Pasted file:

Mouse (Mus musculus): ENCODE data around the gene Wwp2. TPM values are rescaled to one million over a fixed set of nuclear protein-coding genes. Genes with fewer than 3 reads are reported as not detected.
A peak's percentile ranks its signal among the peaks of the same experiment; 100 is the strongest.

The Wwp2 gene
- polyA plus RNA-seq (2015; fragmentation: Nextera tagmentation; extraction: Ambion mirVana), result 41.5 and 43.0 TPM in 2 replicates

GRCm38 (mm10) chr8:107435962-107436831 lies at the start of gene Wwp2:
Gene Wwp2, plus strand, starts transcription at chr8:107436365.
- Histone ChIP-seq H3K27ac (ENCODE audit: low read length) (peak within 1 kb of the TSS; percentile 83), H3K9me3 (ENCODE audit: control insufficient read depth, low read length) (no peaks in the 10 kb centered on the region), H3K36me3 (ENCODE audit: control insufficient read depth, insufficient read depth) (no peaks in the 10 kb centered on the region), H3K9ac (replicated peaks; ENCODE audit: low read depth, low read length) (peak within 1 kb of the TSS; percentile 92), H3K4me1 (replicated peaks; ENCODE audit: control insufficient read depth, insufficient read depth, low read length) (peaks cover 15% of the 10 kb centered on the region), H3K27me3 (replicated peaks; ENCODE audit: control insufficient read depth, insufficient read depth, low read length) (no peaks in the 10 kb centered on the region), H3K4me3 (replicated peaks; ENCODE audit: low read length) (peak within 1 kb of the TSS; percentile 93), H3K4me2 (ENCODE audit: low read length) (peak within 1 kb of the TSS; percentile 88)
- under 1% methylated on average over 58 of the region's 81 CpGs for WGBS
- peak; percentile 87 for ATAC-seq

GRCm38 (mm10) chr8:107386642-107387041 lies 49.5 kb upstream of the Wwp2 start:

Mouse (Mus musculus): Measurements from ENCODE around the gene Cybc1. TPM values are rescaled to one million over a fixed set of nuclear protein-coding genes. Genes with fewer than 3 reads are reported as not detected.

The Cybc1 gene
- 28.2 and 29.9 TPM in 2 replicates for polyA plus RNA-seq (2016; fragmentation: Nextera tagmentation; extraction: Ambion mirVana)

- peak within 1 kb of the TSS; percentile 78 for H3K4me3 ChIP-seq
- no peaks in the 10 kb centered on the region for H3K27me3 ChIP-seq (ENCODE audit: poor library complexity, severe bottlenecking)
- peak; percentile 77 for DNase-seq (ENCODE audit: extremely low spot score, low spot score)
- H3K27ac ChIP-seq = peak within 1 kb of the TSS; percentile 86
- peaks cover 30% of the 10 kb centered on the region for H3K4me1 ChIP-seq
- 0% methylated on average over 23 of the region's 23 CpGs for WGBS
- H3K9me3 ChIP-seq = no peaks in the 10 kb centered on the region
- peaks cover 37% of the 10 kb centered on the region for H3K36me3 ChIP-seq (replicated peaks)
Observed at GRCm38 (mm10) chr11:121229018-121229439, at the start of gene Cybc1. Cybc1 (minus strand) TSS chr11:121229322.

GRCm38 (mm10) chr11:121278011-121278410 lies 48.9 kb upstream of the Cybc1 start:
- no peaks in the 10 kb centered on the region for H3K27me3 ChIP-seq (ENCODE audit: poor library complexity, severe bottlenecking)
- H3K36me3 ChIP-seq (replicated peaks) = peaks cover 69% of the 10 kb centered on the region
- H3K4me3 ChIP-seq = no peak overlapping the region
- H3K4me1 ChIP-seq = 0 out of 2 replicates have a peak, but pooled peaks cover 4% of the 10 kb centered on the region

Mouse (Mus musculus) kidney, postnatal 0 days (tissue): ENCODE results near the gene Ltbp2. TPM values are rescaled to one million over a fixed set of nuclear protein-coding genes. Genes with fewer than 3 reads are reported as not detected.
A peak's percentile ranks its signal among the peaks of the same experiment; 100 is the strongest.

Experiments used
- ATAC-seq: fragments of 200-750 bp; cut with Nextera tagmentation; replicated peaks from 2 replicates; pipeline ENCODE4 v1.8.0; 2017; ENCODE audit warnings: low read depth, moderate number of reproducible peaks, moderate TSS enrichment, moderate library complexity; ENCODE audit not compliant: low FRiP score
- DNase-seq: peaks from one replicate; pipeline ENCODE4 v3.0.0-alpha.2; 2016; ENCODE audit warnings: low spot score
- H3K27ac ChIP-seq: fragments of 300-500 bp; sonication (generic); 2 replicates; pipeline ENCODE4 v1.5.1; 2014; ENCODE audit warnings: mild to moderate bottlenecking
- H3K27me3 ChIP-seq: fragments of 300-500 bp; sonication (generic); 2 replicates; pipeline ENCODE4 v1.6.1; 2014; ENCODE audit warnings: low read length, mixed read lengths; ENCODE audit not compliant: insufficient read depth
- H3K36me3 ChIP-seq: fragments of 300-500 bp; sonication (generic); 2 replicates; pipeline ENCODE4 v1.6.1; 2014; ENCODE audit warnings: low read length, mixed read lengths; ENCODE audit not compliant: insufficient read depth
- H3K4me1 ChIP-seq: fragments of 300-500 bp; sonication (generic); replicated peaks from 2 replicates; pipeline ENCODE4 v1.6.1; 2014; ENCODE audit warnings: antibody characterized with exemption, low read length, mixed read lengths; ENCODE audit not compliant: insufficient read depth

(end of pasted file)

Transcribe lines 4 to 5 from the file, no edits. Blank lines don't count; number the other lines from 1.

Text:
- polyA plus RNA-seq (2015; fragmentation: Nextera tagmentation; extraction: Ambion mirVana), result 41.5 and 43.0 TPM in 2 replicates

GRCm38 (mm10) chr8:107435962-107436831 lies at the start of gene Wwp2: